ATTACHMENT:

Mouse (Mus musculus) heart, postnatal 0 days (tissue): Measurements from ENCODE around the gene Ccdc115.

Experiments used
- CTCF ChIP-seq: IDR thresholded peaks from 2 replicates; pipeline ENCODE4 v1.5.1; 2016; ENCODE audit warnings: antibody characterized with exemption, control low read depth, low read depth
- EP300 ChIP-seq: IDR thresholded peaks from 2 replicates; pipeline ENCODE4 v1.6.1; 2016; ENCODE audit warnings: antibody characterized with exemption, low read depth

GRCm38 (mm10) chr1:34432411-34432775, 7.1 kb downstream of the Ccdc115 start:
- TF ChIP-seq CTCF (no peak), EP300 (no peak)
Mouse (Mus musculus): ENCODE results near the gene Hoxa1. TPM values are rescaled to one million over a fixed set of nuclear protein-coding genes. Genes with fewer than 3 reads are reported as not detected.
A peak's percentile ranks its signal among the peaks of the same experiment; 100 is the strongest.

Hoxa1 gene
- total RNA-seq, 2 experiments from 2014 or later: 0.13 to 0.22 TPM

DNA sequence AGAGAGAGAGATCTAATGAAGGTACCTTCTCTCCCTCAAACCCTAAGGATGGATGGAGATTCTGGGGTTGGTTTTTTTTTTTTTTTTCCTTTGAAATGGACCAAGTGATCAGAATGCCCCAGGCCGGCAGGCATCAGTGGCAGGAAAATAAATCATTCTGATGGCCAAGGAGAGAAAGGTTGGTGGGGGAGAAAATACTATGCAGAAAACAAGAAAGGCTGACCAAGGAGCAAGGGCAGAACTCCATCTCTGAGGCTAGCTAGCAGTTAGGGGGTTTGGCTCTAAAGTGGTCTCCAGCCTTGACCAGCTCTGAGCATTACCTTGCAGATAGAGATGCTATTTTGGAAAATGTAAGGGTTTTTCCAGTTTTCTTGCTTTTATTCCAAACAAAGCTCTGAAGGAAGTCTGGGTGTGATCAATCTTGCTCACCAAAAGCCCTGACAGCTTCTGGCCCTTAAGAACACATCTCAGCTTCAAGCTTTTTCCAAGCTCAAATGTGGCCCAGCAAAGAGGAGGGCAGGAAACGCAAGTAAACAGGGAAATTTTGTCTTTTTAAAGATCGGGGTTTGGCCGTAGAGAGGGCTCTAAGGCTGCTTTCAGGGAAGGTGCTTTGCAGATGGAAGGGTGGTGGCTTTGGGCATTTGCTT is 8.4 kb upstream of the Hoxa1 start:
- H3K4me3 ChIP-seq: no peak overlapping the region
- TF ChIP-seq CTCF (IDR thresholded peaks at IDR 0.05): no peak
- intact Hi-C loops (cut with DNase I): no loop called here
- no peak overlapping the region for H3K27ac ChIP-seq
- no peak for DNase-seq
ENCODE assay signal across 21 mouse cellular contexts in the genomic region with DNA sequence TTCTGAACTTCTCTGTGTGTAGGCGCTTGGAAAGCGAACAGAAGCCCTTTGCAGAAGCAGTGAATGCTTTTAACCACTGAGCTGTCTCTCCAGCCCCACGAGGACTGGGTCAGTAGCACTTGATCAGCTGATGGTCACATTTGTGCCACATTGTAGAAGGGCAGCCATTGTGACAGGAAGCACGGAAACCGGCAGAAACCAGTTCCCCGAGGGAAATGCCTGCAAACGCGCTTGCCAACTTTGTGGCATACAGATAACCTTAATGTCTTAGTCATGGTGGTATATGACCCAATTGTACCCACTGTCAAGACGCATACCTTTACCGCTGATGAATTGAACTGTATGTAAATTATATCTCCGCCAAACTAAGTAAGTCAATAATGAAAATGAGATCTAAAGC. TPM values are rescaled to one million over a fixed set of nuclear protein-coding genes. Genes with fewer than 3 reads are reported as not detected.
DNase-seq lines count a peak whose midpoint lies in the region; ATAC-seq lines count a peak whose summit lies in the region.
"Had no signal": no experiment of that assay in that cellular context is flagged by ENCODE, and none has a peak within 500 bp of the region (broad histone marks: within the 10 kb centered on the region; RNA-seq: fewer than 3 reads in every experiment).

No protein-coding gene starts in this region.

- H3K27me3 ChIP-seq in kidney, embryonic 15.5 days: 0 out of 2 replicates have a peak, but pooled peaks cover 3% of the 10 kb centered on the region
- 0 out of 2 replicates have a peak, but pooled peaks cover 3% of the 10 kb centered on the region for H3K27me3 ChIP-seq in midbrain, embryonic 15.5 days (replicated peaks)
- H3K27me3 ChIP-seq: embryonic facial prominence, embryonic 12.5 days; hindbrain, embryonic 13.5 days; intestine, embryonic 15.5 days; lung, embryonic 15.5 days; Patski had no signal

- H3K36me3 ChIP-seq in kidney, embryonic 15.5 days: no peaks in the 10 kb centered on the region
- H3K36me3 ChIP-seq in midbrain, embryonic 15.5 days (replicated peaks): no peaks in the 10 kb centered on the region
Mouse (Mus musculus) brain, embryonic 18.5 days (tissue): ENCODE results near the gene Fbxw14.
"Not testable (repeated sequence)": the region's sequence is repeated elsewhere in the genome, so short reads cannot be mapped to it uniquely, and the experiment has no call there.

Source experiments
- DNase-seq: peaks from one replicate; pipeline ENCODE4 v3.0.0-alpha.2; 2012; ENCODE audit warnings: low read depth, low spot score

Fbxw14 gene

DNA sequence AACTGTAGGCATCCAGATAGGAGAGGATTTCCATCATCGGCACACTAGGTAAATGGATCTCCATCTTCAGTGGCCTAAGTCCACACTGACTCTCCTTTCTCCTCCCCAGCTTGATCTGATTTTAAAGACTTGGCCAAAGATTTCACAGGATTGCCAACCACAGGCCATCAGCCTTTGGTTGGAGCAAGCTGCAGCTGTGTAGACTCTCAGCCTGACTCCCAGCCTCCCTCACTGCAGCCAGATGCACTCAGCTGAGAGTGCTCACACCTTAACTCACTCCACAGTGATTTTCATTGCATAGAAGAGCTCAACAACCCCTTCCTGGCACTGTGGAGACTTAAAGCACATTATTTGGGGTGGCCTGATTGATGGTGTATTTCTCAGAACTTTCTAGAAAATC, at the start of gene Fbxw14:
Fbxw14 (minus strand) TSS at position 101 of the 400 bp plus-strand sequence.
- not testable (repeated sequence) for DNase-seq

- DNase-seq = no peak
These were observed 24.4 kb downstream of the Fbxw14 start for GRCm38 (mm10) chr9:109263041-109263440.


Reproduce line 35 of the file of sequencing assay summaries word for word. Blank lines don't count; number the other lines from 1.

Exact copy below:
These were observed 24.4 kb downstream of the Fbxw14 start for GRCm38 (mm10) chr9:109263041-109263440.